In Brief

Digitally Mapping Cultural Heritage Sites in Italy, Brazil, and Turkey

The Getty Foundation has awarded $1 million in grants to support virtual preservation of cultural locations worldwide.

User interface mockup for extracting geospatial information from a photograph by Georges Leuzinger (1813-1892), Largo do Paço and Chafariz do Mestre Valentim, c. 1865. Image courtesy Gilberto Ferrez Collection, Instituto Moreira Salles

On the heels of last year’s grantmaking in support of languishing works of historic Modernist architecture, this week the Getty Foundation announced four new grants concerned with the digital mapping of cultural heritage sites in Italy, Brazil, and Turkey. All four grants are being made to universities, and each of the four projects will create or expand a GIS (Geographic Information System) platform to synthesize geographic, cultural, and archival data.

Two of the projects are based in Italy: one by the University of Massachusetts Amherst, in collaboration with the Institute for the Study of the Ancient World at New York University, to complete a three-year project titled the Pompeii Artistic Landscape Project (PALP); the other is a two-year project by the University of Exeter that will “integrate elements of three existing platforms to construct a layered and interactive view of the art and architecture of Renaissance Florence.” These programs have received grants in the amounts of $245K and $230K, respectively.

Online Geographic Information System map of Pompeii that will serve as the base data for the Pompeii Artistic Landscape Project, which is supported by the Getty Foundation through its Digital Art History initiative. Image courtesy Eric Poehler and Sebastian Heath.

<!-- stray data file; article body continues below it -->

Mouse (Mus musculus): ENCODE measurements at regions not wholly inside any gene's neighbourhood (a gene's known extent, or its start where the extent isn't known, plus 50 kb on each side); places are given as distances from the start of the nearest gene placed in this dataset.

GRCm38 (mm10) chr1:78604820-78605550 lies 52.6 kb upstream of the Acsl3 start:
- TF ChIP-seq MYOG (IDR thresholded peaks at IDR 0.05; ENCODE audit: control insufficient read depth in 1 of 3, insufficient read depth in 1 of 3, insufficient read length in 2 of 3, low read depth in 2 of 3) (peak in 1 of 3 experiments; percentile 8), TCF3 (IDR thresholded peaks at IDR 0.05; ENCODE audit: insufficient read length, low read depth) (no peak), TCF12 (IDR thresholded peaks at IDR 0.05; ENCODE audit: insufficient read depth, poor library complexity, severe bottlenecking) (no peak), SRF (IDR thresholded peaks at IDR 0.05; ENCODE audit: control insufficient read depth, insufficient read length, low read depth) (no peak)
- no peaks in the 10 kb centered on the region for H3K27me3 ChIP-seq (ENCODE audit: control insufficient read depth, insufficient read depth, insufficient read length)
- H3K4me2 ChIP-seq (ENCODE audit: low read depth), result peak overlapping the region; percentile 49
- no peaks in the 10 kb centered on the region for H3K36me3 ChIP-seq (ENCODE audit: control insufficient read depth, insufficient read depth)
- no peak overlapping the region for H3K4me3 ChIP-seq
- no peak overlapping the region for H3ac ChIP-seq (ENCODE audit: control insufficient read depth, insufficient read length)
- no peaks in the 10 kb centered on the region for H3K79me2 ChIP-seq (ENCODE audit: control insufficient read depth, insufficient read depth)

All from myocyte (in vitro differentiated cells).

Meanwhile, Stanford University is set to receive $220K for the digital mapping project Living Archive of Çatalhöyük, which seeks to consolidate 25 years worth of archeological excavations led by the university at the UNESCO World Heritage Site of Çatalhöyük in Turkey, “a large Neolithic settlement that flourished around 7000 BC.” In addition to presenting the data collected over two decades as a GIS web application and database for archeologists, art historians, and the general public to explore, the university intends to release the web application source code as open access software.

Finally, the Humanities Research Center (HRC) at Rice University will collaborate with the Instituto Moreira Salles (IMS) in Rio de Janeiro on a two-year project with $216K in grant funding, to digitally integrate historical photography and cartography into a platform that charts changes in the city’s landscape and topography over time. The project, titled imagineRio, will digitize and incorporate 4,000 photographic views of Rio de Janeiro from the 19th and 20th centuries. According to the press release, “the project contributes to the understanding of the evolution of Rio de Janeiro and its built environment, and by extension other cities, through the integration of their photographic and cartographic heritage.” The project will also develop new models to generate a 3D version of imagineRio from archival data and digitized historical photographs.


Virtual 3D reconstruction of San Pier Maggiore, by Donal Cooper in collaboration with The National Gallery and to be incorporated in Immersive Florence, supported by the Getty Foundation as part of its Digital Art History initiative. Image courtesy Faculty of Architecture and History of Art, University of Cambridge, Miguel Santa Clara and National Gallery, London.

With almost $1 million in grant funding earmarked for these digital mapping projects, Getty Foundation demonstrates its commitment to preserving cultural heritage through the strengthening of both physical and virtual infrastructure. By seeking to incorporate digital reconstructions in the form of three-dimensional models and augmented reality, several of the projects intend to create models that will “provide an enhanced understanding of the historical fabric of spaces, structures and artworks.”

“Technology is truly an area that benefits from collaboration, so we’ve brought this approach to our grantmaking,” said Joan Weinstein, acting director of the Getty Foundation, quoted in their press release. “Funding scholars who work together in a common area, in this case digital mapping, can help them learn from one another and push the whole field forward.”

UNESCO currently lists 1,092 locations as World Heritage sites, 845 of which are classified as “cultural.”

More information about the Getty Foundation’s Digital Art History department can be found here.

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